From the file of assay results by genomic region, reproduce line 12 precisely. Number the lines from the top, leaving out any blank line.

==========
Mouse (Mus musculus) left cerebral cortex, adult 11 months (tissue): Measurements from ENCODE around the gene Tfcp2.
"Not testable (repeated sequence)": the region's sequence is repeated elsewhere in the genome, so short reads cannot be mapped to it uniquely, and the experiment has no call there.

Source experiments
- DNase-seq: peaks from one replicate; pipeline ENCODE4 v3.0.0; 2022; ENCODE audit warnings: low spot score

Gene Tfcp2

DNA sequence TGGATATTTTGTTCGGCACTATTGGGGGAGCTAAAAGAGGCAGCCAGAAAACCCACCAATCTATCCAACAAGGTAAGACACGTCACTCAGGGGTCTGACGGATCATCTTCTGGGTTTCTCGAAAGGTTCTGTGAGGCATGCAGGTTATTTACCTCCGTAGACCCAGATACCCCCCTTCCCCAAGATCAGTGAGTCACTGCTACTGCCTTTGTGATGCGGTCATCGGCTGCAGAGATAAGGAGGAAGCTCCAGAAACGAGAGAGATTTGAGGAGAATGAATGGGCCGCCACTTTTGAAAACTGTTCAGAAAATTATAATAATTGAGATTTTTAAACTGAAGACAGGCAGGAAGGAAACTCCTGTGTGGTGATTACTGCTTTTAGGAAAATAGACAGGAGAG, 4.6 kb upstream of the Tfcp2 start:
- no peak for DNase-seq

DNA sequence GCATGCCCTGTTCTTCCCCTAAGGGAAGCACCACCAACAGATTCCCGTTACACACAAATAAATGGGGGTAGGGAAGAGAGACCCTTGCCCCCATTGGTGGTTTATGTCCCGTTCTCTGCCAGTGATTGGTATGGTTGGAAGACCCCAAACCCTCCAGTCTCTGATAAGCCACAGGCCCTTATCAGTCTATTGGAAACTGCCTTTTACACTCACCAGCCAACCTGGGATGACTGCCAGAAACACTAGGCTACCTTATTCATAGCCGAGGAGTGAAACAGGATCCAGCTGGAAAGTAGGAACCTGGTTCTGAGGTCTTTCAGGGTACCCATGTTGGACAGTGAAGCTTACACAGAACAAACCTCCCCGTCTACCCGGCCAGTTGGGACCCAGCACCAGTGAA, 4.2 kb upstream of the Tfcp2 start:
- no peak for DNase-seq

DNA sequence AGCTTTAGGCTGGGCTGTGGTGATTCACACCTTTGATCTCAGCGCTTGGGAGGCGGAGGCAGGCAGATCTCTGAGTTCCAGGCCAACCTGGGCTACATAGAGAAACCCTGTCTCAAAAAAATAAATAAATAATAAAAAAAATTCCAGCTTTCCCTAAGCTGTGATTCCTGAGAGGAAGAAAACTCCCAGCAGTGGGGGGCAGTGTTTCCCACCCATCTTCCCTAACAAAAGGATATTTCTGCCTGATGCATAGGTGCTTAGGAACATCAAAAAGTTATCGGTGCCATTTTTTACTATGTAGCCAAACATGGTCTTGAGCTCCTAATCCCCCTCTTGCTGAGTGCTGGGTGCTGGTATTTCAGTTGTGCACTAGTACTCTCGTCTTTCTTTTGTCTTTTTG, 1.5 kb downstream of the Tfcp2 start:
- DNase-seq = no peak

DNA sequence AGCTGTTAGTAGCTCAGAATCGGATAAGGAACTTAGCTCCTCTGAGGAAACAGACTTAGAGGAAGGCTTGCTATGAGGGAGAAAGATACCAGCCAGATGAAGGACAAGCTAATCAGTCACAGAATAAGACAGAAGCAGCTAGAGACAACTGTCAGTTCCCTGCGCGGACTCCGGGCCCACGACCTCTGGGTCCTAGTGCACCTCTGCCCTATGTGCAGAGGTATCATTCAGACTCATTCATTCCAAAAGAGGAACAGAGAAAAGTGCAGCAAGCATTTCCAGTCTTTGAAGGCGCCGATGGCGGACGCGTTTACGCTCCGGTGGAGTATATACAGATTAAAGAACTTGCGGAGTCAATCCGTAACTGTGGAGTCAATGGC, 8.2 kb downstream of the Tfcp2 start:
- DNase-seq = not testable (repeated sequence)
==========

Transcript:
DNA sequence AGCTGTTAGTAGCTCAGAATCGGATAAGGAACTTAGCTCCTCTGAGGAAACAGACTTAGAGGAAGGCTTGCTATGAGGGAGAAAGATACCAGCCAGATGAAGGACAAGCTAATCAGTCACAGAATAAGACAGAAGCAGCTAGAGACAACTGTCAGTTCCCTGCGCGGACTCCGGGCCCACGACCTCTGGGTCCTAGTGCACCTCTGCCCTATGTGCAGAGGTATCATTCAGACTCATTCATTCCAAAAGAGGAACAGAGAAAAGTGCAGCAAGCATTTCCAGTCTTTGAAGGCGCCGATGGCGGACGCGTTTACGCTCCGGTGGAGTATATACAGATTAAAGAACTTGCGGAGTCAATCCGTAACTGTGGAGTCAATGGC, 8.2 kb downstream of the Tfcp2 start: